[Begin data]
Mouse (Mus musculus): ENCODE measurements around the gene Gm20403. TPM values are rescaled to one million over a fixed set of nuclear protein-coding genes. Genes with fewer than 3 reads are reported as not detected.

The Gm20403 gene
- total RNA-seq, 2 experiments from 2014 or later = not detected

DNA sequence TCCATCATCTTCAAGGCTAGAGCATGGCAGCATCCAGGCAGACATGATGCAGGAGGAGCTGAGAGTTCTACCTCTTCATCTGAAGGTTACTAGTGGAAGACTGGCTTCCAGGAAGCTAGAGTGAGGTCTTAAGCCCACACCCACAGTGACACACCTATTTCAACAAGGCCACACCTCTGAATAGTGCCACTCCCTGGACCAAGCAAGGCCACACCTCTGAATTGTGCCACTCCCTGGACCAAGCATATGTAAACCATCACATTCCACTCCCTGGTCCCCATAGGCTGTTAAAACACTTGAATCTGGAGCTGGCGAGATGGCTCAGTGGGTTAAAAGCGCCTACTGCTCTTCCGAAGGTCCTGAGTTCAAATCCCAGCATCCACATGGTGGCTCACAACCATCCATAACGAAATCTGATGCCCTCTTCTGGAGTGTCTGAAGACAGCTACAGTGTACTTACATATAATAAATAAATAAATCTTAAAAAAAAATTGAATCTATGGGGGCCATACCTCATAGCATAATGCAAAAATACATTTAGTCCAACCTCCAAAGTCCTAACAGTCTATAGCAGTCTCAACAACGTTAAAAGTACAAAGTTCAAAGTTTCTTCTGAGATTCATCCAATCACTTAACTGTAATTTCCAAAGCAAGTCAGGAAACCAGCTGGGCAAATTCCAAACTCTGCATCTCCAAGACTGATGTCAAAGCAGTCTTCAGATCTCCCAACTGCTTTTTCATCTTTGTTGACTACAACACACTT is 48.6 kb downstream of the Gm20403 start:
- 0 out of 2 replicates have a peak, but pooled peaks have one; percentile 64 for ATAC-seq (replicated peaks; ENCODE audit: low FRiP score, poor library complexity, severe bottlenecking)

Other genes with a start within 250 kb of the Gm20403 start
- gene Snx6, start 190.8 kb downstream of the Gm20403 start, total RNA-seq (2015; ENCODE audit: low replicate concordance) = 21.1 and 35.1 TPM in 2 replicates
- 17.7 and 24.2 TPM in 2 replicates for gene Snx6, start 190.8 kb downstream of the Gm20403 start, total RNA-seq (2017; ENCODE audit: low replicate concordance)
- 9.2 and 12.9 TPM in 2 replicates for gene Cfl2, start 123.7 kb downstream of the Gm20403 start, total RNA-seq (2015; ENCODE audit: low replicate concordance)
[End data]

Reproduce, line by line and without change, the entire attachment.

Mouse (Mus musculus): ENCODE measurements around the gene Gm20403. TPM values are rescaled to one million over a fixed set of nuclear protein-coding genes. Genes with fewer than 3 reads are reported as not detected.

The Gm20403 gene
- total RNA-seq, 2 experiments from 2014 or later = not detected

DNA sequence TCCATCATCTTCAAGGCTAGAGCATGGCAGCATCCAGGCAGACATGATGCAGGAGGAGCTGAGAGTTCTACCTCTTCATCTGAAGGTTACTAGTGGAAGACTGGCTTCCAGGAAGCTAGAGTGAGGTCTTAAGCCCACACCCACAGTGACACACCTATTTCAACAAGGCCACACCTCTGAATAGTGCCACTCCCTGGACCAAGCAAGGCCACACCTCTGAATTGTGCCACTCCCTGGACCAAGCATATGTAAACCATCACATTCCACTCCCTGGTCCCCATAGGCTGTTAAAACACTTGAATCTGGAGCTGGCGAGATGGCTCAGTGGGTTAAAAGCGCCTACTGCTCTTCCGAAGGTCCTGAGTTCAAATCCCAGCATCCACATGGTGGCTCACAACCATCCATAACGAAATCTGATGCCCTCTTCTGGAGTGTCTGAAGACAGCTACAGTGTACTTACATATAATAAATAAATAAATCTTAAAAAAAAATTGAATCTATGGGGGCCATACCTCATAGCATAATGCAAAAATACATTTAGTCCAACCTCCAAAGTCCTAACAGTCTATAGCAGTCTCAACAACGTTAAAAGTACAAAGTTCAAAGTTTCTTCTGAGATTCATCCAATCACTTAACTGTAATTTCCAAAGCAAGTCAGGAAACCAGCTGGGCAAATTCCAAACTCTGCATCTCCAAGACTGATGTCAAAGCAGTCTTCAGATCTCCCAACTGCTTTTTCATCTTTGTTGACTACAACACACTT is 48.6 kb downstream of the Gm20403 start:
- 0 out of 2 replicates have a peak, but pooled peaks have one; percentile 64 for ATAC-seq (replicated peaks; ENCODE audit: low FRiP score, poor library complexity, severe bottlenecking)

Other genes with a start within 250 kb of the Gm20403 start
- gene Snx6, start 190.8 kb downstream of the Gm20403 start, total RNA-seq (2015; ENCODE audit: low replicate concordance) = 21.1 and 35.1 TPM in 2 replicates
- 17.7 and 24.2 TPM in 2 replicates for gene Snx6, start 190.8 kb downstream of the Gm20403 start, total RNA-seq (2017; ENCODE audit: low replicate concordance)
- 9.2 and 12.9 TPM in 2 replicates for gene Cfl2, start 123.7 kb downstream of the Gm20403 start, total RNA-seq (2015; ENCODE audit: low replicate concordance)